Back to the film, Greyhound takes this on with a nonstop high tension that reflects fighting in the mid-Atlantic in 1942. A time when German Wolfpack tactics were taking a terrible toll on the allied convoys. Focusing on the USS Keeling (code-name“Greyhound”), a Fletcher-class destroyer*, and her Caption, Commander Ernest Krause (Tom Hanks), as they shepherd the convoy (loosely based on convoy HX 25) they are tasked to protect.
The main action involves the period of time when the convoy leaves North America’s land-based air cover (U-boats were very vulnerable to aircraft that could see them near the surface, report their position and attack them). To the point were land-based aircraft could reach them from Europe. For 5 days, the convoy was on its own in an area of the mid-Atlantic called “The Black Pit” — a fact not lost on Grand Admiral Dönitz and the Kriegsmarine U-bootwaffe — using the gap to concentrate his Wolfpack’s looking for and attacking allied convoys, often with great success, especially at night when a surfaced U-Boat (being small and low in the water) is very difficult to see and locate.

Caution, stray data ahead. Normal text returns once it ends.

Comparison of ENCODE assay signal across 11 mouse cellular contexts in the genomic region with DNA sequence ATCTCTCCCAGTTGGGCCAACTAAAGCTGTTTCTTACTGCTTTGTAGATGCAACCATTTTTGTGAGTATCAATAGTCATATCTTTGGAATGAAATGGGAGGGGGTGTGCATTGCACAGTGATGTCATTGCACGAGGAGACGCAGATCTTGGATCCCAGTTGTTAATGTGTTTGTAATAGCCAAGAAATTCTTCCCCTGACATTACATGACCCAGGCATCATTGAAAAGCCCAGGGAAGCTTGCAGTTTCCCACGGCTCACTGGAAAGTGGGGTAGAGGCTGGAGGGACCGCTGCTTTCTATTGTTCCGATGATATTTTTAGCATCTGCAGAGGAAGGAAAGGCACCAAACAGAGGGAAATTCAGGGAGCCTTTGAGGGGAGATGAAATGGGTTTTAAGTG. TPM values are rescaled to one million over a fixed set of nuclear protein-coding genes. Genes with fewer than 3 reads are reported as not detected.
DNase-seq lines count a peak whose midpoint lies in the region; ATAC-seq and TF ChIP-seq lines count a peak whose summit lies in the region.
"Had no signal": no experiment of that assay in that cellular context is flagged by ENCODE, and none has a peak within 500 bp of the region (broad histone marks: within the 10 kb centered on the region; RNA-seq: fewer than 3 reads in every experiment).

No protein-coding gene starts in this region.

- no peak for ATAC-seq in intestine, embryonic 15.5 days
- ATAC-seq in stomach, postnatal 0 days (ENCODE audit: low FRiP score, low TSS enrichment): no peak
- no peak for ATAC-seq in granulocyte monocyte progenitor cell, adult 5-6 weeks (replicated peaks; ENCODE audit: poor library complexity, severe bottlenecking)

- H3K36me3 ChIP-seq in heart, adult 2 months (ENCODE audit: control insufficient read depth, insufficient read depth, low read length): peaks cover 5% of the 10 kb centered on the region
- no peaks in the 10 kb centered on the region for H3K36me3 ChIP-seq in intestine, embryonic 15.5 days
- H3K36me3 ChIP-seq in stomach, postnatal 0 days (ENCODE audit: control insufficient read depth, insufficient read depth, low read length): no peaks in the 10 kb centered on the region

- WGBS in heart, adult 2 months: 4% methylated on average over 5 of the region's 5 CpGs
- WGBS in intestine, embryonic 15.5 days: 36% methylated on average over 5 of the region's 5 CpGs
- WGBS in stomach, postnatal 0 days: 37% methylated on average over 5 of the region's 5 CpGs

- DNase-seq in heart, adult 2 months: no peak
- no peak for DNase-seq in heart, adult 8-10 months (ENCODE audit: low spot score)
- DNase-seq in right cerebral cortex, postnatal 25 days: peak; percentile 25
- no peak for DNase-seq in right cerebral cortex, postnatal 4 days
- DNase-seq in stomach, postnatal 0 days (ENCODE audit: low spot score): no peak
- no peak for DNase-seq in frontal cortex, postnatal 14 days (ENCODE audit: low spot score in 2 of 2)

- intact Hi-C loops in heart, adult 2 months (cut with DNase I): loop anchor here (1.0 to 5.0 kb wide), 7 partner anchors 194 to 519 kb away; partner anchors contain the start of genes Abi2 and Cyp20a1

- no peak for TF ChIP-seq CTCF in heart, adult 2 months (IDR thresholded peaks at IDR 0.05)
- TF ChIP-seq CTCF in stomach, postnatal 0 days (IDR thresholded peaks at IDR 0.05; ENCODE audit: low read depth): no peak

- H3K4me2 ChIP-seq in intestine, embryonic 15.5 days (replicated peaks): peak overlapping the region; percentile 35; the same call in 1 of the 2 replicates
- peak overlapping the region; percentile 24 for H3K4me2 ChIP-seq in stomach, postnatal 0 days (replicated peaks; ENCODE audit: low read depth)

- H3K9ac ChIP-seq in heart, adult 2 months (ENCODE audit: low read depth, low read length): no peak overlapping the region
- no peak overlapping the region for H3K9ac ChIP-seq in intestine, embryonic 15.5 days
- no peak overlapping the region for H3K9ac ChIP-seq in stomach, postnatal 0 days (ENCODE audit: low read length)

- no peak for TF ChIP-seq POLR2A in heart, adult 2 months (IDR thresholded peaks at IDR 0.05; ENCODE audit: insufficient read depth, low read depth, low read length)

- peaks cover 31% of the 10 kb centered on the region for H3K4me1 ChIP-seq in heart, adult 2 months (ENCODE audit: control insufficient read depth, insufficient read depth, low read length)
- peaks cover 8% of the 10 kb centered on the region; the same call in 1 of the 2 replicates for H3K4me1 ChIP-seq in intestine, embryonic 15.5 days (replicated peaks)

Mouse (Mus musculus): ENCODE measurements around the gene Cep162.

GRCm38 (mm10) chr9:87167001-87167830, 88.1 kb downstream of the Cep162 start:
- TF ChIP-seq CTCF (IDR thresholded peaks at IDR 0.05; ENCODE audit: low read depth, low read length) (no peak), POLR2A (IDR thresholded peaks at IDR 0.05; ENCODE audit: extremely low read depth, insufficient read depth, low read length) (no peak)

The film like the C.S. Forester novel “The Good Shepherd” on which it’s based, focuses mainly on Commander Ernest Krause and his relentless struggle to second guess the Wolfpack commander (*** Possible Spoiler ***) A presents we never see but on occasionally hear over the Ship-to-Ship radio telephone — A storytelling device to give the U-boat a “human voice” (*** End Possible Spoiler ***) that inevitably converges on his convoy.
Tom Hanks and the cast are spot-on. The growing fatigue and the effects of the stress of 5 days of non-stop vigilance and combat show on the faces of the entire crew, Hanks appears to age before our eyes.
*** Possible Spoiler ***
We witness Commander Krause and his crew’s stress and tension intensify as the hour’s tick down to safety. The USS Keeling encounters one crisis to another. Commander Krause seems to issue a constant stream of commands to attempt to stay one step ahead of the wolfpack — not always with success. This is what it’s like to command at sea when seconds can mean life or death. Often with the 1942 fledgling technology failing (early radar sets glitching, hydrophones being fooled, etc) leaving Commander Krause to rely on his instincts to glean the “next move” — When the technology in naval combat fails your back to a game of chess.